We have finally made it to the last edition of Nashville Predators report cards. It has been a long road full of varying grades, but we’re here. Many of these players didn’t touch the ice for extended periods, whether it be due to injury or not being put in the lineup regularly. Still, their impacts were felt in one way or another throughout the season.
Mathieu Olivier was a member of the original “Herd Line” with his partners in crime Yakov Trenin and Colton Sissons before he got hurt. The line was all about hard forechecking and good defense, which is precisely what the “Biloxi Bull” brought to the table. He was the guy that could hit people hard and create chances through physical play. He did provide some good defense, but overall, his play lacked in both ends of the ice. It’s a bit more forgivable because his role wasn’t to play offense, but at some point, it will affect the overall analysis. He totaled five points over 30 games and had the team’s worst goals above replacement (GAR) numbers with a minus-2.6 per Evolving-Hockey. His expected goals above replacement wasn’t much better at minus-0.7. Overall, the regular season wasn’t great, and the fact that he got hurt didn’t help his chances at picking it up.
Olivier only played two playoff games and wasn’t effective at all. He had a well-below average expected goals for percentage (xGF%) at 41.02 percent.
There were times that Olivier looked like he could be a substantial contributor to the Predators’ depth as a whole. However, most of the time, he appeared to be a replacement-level player, and the numbers reflect that idea. I love the physical aspect of his game and his willingness to get in the dirty areas, but there are better options to have in the lineup.
Overall grade: C+
One of those better options is Rem Pitlick. He only played 10 games for the team, but boy, were they eventful. His ability to drive play north, take advantage of possession, and create for his teammates using his speed was something that can’t be taken for granted. Not only was he a decent offensive contributor, but his defense and forechecking are probably the best parts of his game. He performed well in a checking role on the third line, and his numbers reflect that fact. He ended the season with a 0.3 GAR and a 1.6 xGAR, so his contributions are well-documented. His xGF% leads all Predators with a minimum of 100 minutes played at 61.36 percent. It’s fair to say the play swung in the Predators’ favor when he was on the ice.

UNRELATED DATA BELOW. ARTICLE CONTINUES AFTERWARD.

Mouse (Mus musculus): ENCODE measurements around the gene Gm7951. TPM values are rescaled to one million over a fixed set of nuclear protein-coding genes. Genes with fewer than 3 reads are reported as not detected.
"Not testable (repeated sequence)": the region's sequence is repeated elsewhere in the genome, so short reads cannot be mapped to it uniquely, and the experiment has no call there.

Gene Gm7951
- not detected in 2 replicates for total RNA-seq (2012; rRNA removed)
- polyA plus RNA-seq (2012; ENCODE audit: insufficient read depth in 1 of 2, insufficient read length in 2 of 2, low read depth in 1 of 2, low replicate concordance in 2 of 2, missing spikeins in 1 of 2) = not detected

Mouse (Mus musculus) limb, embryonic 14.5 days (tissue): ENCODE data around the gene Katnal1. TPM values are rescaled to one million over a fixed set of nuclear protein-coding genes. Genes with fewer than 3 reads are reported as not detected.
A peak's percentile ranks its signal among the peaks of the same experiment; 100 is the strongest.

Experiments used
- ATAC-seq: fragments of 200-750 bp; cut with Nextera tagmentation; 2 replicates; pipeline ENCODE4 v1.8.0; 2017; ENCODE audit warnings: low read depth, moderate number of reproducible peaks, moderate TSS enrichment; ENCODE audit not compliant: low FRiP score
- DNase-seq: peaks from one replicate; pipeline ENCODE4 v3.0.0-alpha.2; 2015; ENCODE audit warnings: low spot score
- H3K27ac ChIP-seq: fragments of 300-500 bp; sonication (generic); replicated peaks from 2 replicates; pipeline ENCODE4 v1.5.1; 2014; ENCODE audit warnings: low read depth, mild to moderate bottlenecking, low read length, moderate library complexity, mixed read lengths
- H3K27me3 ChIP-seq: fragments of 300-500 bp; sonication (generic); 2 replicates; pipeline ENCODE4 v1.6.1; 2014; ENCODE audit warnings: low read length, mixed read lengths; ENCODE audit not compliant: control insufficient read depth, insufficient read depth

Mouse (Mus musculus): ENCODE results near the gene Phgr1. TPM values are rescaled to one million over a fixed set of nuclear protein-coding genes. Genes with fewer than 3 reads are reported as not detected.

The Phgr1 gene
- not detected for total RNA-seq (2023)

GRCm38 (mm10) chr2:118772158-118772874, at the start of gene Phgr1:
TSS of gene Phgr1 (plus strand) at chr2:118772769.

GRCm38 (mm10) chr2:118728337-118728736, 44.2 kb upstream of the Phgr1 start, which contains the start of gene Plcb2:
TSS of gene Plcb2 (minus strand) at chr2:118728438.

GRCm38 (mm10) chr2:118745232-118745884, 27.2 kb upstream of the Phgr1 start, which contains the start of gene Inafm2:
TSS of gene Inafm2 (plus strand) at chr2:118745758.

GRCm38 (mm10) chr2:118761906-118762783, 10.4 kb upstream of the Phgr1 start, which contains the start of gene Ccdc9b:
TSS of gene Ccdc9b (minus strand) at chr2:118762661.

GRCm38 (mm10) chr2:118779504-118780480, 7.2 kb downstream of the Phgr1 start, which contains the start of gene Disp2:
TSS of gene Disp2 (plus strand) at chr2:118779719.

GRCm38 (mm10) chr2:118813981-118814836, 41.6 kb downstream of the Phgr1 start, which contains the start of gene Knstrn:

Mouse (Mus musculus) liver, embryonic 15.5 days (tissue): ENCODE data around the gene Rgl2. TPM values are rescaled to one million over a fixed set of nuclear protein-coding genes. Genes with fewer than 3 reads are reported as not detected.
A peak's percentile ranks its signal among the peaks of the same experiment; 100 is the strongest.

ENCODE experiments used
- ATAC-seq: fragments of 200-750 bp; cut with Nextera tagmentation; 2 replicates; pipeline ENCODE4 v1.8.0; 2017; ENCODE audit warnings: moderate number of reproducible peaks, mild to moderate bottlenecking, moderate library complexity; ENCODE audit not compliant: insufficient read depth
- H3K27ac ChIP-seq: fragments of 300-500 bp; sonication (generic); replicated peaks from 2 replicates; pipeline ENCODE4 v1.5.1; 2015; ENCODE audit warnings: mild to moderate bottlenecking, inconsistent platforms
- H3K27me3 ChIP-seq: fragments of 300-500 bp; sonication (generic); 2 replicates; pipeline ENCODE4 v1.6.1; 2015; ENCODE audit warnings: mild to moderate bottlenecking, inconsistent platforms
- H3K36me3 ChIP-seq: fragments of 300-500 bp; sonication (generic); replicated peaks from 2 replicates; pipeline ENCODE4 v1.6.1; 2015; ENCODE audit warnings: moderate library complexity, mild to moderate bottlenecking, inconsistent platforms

Pitlick didn’t get playing time in the playoffs, which was supremely unfortunate considering what he had done in the regular season. I would have liked to see him get a shot, even if it was just a couple of games, but sadly we didn’t get that chance.
Overall grade: C+
Mark Borowiecki was the second of two additions to the third pair in the offseason, the other being Matt Benning. He was viewed to be the physical yet defensively capable depth presence. Unfortunately, it didn’t pan out that way for most of the time. He only played 22 regular-season games and tallied a whopping one point. Points were not his main priority, but even his analytics don’t help his case. His even-strength defensive numbers were solid, but his shorthanded defense dragged him down. Overall, he had the second-worst GAR (minus-1.8) and xGAR (minus-2.9) on the team, but I think the analytics are a bit harsh. His xGF% in the regular season wasn’t great either, as he had the worst numbers out of any Predators player at 32.09 percent.